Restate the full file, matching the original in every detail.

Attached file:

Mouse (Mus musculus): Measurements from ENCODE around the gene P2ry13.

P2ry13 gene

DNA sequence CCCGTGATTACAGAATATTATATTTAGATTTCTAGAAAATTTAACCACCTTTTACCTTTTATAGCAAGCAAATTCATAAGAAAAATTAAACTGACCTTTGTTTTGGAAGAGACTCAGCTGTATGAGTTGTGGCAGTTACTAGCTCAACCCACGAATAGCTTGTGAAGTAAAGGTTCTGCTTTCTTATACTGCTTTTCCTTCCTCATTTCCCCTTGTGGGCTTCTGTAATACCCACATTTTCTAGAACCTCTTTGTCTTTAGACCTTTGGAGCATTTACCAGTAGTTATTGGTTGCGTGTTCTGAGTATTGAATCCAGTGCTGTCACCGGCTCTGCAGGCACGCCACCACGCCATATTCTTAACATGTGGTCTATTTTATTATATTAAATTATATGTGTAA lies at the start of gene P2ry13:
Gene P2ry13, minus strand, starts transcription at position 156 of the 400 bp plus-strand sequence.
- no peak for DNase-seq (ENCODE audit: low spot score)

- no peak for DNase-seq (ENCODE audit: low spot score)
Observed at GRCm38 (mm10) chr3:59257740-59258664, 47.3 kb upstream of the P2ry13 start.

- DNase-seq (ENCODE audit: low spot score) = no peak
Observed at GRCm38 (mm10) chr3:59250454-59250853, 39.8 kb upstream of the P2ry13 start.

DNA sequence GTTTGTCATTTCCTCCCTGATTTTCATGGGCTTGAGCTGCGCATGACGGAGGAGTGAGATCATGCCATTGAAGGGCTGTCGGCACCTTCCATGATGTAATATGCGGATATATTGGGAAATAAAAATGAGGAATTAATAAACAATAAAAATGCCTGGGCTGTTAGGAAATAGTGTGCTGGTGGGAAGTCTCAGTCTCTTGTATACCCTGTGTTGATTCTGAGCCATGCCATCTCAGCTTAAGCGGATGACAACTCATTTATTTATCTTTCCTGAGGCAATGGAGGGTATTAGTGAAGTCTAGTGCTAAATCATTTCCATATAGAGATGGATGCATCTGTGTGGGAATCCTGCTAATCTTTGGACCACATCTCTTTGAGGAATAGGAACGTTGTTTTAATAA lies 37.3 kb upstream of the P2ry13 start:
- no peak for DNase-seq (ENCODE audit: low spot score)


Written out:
Mouse (Mus musculus): Measurements from ENCODE around the gene P2ry13.

P2ry13 gene

DNA sequence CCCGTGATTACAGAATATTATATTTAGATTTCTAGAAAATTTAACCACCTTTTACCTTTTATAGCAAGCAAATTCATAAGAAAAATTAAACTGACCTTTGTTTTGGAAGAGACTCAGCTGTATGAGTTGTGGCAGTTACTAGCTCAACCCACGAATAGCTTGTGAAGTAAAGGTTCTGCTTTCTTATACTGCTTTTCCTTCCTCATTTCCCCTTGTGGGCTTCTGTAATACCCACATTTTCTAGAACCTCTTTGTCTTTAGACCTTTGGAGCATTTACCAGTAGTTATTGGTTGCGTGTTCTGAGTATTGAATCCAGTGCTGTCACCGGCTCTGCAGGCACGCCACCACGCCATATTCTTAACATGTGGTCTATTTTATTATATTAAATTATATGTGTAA lies at the start of gene P2ry13:
Gene P2ry13, minus strand, starts transcription at position 156 of the 400 bp plus-strand sequence.
- no peak for DNase-seq (ENCODE audit: low spot score)

- no peak for DNase-seq (ENCODE audit: low spot score)
Observed at GRCm38 (mm10) chr3:59257740-59258664, 47.3 kb upstream of the P2ry13 start.

- DNase-seq (ENCODE audit: low spot score) = no peak
Observed at GRCm38 (mm10) chr3:59250454-59250853, 39.8 kb upstream of the P2ry13 start.

DNA sequence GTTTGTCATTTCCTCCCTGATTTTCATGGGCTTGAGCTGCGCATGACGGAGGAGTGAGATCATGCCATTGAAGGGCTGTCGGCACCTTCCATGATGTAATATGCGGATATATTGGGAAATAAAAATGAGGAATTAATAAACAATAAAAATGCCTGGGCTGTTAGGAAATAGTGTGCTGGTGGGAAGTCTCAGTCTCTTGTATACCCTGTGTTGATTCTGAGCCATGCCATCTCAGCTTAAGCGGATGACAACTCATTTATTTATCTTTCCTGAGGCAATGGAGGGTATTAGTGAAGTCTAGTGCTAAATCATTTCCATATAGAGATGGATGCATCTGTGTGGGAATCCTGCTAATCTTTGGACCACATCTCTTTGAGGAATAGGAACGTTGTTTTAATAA lies 37.3 kb upstream of the P2ry13 start:
- no peak for DNase-seq (ENCODE audit: low spot score)